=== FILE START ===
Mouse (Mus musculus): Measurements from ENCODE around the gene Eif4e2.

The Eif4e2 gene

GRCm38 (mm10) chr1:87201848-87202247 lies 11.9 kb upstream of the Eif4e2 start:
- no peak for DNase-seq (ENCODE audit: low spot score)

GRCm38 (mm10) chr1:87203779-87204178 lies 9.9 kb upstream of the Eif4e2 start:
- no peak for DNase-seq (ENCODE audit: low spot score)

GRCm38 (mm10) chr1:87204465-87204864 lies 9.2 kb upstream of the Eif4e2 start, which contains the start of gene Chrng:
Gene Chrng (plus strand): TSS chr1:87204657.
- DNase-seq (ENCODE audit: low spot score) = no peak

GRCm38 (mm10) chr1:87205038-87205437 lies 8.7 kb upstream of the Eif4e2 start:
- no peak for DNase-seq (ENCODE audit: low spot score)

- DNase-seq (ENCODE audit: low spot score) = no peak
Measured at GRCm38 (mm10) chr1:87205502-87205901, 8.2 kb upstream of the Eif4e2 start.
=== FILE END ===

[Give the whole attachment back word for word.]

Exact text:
Mouse (Mus musculus): Measurements from ENCODE around the gene Eif4e2.

The Eif4e2 gene

GRCm38 (mm10) chr1:87201848-87202247 lies 11.9 kb upstream of the Eif4e2 start:
- no peak for DNase-seq (ENCODE audit: low spot score)

GRCm38 (mm10) chr1:87203779-87204178 lies 9.9 kb upstream of the Eif4e2 start:
- no peak for DNase-seq (ENCODE audit: low spot score)

GRCm38 (mm10) chr1:87204465-87204864 lies 9.2 kb upstream of the Eif4e2 start, which contains the start of gene Chrng:
Gene Chrng (plus strand): TSS chr1:87204657.
- DNase-seq (ENCODE audit: low spot score) = no peak

GRCm38 (mm10) chr1:87205038-87205437 lies 8.7 kb upstream of the Eif4e2 start:
- no peak for DNase-seq (ENCODE audit: low spot score)

- DNase-seq (ENCODE audit: low spot score) = no peak
Measured at GRCm38 (mm10) chr1:87205502-87205901, 8.2 kb upstream of the Eif4e2 start.